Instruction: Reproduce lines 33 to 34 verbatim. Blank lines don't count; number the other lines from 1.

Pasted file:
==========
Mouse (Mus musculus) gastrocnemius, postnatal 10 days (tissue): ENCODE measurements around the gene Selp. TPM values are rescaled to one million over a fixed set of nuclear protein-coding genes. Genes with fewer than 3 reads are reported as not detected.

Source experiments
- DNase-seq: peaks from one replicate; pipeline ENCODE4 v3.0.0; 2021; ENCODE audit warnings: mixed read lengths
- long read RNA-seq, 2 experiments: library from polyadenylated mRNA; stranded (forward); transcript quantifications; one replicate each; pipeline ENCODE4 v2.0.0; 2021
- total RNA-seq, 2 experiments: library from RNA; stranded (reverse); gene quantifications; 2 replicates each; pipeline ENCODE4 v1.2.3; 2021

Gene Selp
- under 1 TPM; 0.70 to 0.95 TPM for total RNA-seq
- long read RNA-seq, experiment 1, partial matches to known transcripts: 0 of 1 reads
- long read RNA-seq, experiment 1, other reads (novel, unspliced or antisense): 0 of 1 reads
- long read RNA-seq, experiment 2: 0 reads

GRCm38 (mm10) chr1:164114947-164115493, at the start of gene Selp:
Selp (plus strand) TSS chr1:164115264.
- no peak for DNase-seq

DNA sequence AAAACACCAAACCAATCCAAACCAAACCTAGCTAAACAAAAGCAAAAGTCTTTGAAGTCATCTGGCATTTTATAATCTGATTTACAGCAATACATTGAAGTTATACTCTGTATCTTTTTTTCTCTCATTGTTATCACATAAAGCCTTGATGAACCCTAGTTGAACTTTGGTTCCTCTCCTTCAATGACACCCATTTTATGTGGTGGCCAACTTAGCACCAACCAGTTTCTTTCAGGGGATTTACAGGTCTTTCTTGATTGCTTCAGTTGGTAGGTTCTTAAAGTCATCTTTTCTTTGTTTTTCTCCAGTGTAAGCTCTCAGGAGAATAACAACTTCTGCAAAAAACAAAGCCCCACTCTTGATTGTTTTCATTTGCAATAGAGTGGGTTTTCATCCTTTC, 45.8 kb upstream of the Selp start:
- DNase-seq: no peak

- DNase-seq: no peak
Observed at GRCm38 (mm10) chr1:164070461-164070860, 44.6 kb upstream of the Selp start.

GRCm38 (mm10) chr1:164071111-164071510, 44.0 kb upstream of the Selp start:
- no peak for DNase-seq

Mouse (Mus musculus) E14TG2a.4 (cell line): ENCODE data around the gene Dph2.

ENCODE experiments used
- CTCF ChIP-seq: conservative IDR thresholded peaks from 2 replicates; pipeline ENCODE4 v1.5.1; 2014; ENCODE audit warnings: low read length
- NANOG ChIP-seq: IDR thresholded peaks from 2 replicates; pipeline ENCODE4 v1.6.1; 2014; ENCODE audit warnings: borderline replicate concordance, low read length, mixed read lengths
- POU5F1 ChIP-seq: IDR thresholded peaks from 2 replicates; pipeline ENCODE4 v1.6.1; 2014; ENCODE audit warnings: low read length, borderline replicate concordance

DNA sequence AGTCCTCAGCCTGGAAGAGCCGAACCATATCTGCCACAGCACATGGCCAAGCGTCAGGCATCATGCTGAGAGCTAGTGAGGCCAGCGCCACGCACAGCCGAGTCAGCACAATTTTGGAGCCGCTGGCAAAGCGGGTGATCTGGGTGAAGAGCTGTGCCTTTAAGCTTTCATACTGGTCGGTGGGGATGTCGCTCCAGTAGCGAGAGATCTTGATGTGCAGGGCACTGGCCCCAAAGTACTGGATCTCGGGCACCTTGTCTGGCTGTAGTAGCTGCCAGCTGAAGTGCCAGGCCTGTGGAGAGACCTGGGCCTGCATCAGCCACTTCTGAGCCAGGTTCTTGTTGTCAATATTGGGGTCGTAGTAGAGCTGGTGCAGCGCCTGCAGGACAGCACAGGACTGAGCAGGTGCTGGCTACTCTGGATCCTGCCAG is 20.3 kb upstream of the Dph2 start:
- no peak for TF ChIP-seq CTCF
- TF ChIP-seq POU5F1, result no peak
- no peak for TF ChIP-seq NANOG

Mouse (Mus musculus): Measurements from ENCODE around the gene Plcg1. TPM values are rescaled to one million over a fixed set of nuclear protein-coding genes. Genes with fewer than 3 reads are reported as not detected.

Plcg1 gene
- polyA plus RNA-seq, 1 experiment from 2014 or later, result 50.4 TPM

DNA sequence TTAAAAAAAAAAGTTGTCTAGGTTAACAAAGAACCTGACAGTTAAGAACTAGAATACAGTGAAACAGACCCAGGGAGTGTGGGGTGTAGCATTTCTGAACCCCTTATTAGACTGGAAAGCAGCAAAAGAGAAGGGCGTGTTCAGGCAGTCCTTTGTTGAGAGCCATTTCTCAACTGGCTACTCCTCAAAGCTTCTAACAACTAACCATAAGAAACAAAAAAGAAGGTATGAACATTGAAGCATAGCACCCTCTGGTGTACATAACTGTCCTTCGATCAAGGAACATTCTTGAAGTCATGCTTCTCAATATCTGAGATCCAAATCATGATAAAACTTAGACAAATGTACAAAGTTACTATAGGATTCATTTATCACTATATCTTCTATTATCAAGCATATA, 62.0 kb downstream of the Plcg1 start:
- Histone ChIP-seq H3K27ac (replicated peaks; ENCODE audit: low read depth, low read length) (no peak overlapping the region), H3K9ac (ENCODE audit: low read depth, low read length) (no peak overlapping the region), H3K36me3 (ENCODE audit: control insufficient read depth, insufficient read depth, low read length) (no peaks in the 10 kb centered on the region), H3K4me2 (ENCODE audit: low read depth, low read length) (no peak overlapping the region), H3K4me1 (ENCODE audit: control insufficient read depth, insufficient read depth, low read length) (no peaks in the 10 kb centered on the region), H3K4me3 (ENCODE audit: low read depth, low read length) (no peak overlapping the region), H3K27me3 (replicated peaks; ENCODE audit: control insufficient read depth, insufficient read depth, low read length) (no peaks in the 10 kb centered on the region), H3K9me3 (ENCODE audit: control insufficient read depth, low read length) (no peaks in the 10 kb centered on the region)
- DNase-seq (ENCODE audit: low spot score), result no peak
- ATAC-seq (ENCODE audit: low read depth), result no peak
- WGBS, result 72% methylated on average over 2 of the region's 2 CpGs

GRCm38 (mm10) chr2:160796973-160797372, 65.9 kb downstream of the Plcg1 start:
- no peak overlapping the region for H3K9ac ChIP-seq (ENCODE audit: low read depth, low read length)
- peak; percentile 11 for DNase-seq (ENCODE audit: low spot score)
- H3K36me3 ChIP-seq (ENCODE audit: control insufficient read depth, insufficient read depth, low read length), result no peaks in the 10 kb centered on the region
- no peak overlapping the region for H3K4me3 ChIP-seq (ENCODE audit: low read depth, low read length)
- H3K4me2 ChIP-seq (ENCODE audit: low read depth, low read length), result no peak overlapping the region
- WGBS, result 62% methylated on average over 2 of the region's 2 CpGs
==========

- Histone ChIP-seq H3K27ac (replicated peaks; ENCODE audit: low read depth, low read length) (no peak overlapping the region), H3K9ac (ENCODE audit: low read depth, low read length) (no peak overlapping the region), H3K36me3 (ENCODE audit: control insufficient read depth, insufficient read depth, low read length) (no peaks in the 10 kb centered on the region), H3K4me2 (ENCODE audit: low read depth, low read length) (no peak overlapping the region), H3K4me1 (ENCODE audit: control insufficient read depth, insufficient read depth, low read length) (no peaks in the 10 kb centered on the region), H3K4me3 (ENCODE audit: low read depth, low read length) (no peak overlapping the region), H3K27me3 (replicated peaks; ENCODE audit: control insufficient read depth, insufficient read depth, low read length) (no peaks in the 10 kb centered on the region), H3K9me3 (ENCODE audit: control insufficient read depth, low read length) (no peaks in the 10 kb centered on the region)
- DNase-seq (ENCODE audit: low spot score), result no peak